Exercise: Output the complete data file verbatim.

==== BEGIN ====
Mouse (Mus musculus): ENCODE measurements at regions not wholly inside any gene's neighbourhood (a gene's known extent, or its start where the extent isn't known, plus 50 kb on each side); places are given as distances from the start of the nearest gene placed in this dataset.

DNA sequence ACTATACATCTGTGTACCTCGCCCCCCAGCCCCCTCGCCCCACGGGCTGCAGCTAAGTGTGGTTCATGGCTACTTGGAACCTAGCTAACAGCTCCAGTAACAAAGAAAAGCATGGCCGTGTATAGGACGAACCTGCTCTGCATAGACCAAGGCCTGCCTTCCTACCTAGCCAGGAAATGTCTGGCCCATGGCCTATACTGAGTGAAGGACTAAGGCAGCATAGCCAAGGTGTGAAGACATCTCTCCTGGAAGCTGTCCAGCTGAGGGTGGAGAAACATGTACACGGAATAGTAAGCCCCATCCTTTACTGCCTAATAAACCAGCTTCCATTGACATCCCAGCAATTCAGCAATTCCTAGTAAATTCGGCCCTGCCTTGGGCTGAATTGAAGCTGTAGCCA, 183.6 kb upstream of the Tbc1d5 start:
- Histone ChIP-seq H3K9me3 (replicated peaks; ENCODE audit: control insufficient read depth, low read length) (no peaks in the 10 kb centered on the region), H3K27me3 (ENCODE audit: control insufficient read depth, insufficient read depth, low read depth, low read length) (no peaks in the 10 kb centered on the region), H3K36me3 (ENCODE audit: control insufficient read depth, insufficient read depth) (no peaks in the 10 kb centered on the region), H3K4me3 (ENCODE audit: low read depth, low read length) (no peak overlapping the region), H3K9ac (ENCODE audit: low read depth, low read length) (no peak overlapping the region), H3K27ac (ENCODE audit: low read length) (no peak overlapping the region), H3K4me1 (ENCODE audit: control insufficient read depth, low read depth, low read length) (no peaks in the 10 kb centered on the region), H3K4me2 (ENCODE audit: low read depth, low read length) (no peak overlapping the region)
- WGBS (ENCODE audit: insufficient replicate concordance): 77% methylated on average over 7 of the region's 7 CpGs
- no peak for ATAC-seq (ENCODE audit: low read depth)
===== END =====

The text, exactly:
Mouse (Mus musculus): ENCODE measurements at regions not wholly inside any gene's neighbourhood (a gene's known extent, or its start where the extent isn't known, plus 50 kb on each side); places are given as distances from the start of the nearest gene placed in this dataset.

DNA sequence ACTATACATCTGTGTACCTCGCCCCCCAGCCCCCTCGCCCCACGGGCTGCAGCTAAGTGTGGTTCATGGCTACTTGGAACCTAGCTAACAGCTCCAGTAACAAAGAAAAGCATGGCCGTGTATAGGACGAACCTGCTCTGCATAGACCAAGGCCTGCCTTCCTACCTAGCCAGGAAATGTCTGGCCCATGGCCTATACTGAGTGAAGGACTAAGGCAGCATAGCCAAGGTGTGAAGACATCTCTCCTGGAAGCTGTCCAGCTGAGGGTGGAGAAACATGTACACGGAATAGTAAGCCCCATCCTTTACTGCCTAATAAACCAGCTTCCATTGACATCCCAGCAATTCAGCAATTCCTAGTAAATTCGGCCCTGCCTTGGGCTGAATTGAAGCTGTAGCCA, 183.6 kb upstream of the Tbc1d5 start:
- Histone ChIP-seq H3K9me3 (replicated peaks; ENCODE audit: control insufficient read depth, low read length) (no peaks in the 10 kb centered on the region), H3K27me3 (ENCODE audit: control insufficient read depth, insufficient read depth, low read depth, low read length) (no peaks in the 10 kb centered on the region), H3K36me3 (ENCODE audit: control insufficient read depth, insufficient read depth) (no peaks in the 10 kb centered on the region), H3K4me3 (ENCODE audit: low read depth, low read length) (no peak overlapping the region), H3K9ac (ENCODE audit: low read depth, low read length) (no peak overlapping the region), H3K27ac (ENCODE audit: low read length) (no peak overlapping the region), H3K4me1 (ENCODE audit: control insufficient read depth, low read depth, low read length) (no peaks in the 10 kb centered on the region), H3K4me2 (ENCODE audit: low read depth, low read length) (no peak overlapping the region)
- WGBS (ENCODE audit: insufficient replicate concordance): 77% methylated on average over 7 of the region's 7 CpGs
- no peak for ATAC-seq (ENCODE audit: low read depth)